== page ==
Lai Guoping possesses a unique quality: He is able to take his keen interest in ancient Chinese philosophy—particularly the fusion of Taoism and Buddhism during the Wei and Jin dynasties (220–420 AD)—and implement them into the current zeitgeist. Take, for example, his latest hotel project Sunyata, which means emptiness in Sanskrit. In ancient China, this idea, revered by the elite, meant looking for spiritual freedom and connection with nature rather than being driven by materialistic indulgence.
At Sunyata Hotel Meili, in the ruggedly awe-inspiring mountain terrain of Yunnan province, Lai’s vision was to create an abstract space without figurative decorations, thus allowing his guests to reconnect with their cultural identity. A leading light in the advertising world, the creative enterprenuer is credited with bringing the youth hostel culture from the West to China.
The crucial point of Chinese philosophy is Taoism by Lao-Tze, which has a few points: hold a worldview before taking action; respect nature; and have a balanced point of view and way of living. There was also a famous writer, 1,000 years ago, called Tao Yuanming, who had a very unique voice as an escapist poet.
Wabi-sabi is a Japanese interpretation of an Asian philosophy. The same references can be found in Zen in Mahayana Buddism, which is before wabi-sabi, but still the ideas are interconnected with respect to treasuring imperfections and respecting the unpredictability of life. At Sunyata, my task was to interpret Tibetan culture as an outsider. I am from the mainland and therefore it was important to me not to build a fake Tibetan style. I did not want to imitate, so the only way was to go abstract, and the ideas of wabi-sabi fit in really well.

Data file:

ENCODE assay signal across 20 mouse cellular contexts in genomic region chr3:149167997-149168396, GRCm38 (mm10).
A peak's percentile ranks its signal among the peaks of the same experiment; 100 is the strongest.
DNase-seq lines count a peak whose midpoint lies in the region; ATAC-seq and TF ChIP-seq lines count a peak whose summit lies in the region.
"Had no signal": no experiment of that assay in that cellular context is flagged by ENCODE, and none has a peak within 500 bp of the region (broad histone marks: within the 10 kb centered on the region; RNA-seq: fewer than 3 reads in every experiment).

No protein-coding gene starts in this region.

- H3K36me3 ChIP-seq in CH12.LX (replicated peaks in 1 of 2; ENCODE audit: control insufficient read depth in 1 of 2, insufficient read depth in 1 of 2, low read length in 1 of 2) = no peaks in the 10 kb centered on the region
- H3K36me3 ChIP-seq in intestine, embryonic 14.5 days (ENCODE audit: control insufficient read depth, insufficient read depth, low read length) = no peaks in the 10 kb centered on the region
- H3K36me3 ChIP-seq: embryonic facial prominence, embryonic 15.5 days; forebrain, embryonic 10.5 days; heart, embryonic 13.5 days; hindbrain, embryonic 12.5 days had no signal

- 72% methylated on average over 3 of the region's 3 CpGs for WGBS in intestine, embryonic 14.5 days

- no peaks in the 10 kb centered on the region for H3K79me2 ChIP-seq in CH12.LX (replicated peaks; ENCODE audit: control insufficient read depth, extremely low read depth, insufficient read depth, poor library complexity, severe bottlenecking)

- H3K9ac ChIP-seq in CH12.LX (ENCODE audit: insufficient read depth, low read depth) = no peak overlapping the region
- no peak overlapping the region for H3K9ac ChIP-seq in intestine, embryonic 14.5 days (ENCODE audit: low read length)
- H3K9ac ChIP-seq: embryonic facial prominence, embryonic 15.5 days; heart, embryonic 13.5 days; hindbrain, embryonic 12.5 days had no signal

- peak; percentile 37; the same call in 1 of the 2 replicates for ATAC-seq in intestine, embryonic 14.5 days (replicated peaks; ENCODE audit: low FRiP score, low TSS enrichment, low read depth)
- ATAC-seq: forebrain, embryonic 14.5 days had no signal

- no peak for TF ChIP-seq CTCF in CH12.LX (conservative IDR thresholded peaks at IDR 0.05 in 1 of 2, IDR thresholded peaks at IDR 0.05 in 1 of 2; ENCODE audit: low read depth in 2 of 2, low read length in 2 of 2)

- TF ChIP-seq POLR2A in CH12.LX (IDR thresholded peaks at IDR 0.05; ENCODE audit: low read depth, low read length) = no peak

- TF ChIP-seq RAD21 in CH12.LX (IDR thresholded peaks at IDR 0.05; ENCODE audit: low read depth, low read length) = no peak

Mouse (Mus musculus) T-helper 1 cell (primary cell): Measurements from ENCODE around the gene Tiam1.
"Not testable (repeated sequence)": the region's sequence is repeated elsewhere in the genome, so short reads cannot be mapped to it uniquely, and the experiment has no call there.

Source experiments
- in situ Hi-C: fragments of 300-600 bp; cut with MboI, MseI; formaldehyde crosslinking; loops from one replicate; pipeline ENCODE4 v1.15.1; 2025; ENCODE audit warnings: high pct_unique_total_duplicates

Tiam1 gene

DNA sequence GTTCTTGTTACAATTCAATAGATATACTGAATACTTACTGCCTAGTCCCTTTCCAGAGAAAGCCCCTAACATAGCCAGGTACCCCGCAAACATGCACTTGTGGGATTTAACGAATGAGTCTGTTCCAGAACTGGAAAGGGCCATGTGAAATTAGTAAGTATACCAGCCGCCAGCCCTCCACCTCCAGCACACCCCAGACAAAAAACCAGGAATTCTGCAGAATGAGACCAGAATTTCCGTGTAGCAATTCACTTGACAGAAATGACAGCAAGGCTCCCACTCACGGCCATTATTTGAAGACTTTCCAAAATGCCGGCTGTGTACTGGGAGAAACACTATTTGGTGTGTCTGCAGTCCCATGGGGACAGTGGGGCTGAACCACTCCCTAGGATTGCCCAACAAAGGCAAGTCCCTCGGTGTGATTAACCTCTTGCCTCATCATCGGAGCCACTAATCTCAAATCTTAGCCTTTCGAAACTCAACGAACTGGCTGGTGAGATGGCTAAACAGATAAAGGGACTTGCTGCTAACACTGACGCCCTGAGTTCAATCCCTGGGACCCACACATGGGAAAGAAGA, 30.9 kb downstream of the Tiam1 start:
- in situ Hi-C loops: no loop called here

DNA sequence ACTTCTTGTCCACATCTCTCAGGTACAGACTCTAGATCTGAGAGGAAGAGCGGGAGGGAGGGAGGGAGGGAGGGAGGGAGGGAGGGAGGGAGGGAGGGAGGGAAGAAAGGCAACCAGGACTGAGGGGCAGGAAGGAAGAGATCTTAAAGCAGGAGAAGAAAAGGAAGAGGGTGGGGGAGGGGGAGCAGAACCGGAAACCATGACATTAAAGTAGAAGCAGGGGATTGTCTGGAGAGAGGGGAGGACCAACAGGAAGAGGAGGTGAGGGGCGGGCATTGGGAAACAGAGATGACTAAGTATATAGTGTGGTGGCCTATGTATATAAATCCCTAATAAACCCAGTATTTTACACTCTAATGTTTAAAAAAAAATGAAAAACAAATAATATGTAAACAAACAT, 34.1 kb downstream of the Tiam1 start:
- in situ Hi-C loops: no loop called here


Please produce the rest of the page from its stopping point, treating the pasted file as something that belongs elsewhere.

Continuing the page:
When I travel, I want to really immerse myself in the local culture. I want to measure the culture and society by looking into myself.
I used to believe traveling is something really positive, but no longer. In the age of globalization, travel can bring post-colonialist ideas into a foreign culture and it breaks down the authenticity of the place. That’s why at Sunyata Meili, everything is laidback. We didn’t want to jump in and make a massive statement.
Wang Yangming is a Neo-Confucian philosopher from the Ming dynasty. He brought Buddhism to Confucianism, which ended up transforming the philosophy in a much more flexible way. There is the Buddhist belief of Nei-guan, which encourages you to look deep into yourself. This really inspired me.
I really work towards what I deeply believe in and somehow magically it has helped me become accomplished in many challenging situations in my career.
Ask yourself what you really need to do and believe in yourself, says Wang Yangming. China is a collectivist culture and so we do things because of peer pressure or we’ve been told to do something and told what is right. Yangming’s philosophy is totally the opposite.